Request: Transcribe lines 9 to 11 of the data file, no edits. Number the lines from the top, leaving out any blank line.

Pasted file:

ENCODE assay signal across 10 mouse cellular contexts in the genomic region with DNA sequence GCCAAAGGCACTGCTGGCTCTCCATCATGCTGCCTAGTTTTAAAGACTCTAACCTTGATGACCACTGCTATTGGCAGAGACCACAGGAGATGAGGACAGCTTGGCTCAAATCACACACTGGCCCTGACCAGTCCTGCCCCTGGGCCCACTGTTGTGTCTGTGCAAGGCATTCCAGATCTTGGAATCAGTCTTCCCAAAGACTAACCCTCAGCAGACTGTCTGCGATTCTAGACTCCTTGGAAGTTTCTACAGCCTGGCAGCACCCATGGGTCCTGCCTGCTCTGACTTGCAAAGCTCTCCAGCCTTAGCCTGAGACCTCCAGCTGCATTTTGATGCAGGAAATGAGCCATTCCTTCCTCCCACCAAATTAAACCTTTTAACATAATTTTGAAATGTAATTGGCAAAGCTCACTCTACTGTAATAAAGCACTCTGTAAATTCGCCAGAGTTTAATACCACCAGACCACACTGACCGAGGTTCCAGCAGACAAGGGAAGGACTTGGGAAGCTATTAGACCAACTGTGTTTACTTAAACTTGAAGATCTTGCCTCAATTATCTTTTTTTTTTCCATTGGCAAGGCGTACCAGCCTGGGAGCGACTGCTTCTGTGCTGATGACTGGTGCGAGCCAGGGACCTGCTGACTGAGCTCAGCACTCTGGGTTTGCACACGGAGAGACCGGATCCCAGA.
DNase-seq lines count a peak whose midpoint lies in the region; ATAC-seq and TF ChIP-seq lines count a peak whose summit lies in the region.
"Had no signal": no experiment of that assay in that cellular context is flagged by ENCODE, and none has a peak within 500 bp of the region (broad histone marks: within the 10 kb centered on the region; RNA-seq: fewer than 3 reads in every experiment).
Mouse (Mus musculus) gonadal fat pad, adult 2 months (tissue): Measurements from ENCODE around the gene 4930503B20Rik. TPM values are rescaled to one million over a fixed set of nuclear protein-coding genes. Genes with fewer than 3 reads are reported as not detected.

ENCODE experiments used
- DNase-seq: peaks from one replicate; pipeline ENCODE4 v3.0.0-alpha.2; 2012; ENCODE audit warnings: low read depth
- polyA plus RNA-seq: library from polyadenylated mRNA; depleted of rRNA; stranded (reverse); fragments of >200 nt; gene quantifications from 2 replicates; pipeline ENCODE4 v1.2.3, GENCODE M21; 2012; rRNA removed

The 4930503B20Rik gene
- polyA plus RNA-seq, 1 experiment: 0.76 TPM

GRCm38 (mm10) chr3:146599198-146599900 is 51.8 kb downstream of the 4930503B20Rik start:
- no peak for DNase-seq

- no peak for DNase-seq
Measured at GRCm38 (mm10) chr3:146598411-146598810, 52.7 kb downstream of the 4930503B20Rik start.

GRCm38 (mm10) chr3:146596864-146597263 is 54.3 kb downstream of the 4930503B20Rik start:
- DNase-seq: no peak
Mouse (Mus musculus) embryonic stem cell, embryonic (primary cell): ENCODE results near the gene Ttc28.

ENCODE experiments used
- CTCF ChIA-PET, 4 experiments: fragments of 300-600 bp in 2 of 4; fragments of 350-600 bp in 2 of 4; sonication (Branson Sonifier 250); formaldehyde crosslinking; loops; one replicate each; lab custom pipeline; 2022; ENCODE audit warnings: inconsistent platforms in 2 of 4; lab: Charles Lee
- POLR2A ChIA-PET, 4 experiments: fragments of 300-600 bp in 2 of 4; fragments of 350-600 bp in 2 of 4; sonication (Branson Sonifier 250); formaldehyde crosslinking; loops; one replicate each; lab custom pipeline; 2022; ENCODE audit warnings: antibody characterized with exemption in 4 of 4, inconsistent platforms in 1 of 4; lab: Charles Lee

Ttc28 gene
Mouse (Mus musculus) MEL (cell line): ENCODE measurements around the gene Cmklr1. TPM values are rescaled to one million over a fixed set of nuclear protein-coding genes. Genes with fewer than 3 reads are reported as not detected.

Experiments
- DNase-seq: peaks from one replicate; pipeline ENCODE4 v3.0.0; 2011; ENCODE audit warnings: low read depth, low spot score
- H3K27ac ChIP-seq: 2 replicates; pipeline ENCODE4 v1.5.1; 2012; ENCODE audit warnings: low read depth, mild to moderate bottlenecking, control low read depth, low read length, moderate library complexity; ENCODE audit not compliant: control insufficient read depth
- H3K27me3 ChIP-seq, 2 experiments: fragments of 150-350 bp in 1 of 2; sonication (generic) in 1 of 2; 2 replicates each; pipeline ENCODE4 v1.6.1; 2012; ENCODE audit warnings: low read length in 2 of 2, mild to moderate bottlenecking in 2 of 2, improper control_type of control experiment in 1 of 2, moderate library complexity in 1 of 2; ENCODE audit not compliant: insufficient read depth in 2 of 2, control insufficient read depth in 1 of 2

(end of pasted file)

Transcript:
- polyA plus RNA-seq, 1 experiment: 0.76 TPM

GRCm38 (mm10) chr3:146599198-146599900 is 51.8 kb downstream of the 4930503B20Rik start:
- no peak for DNase-seq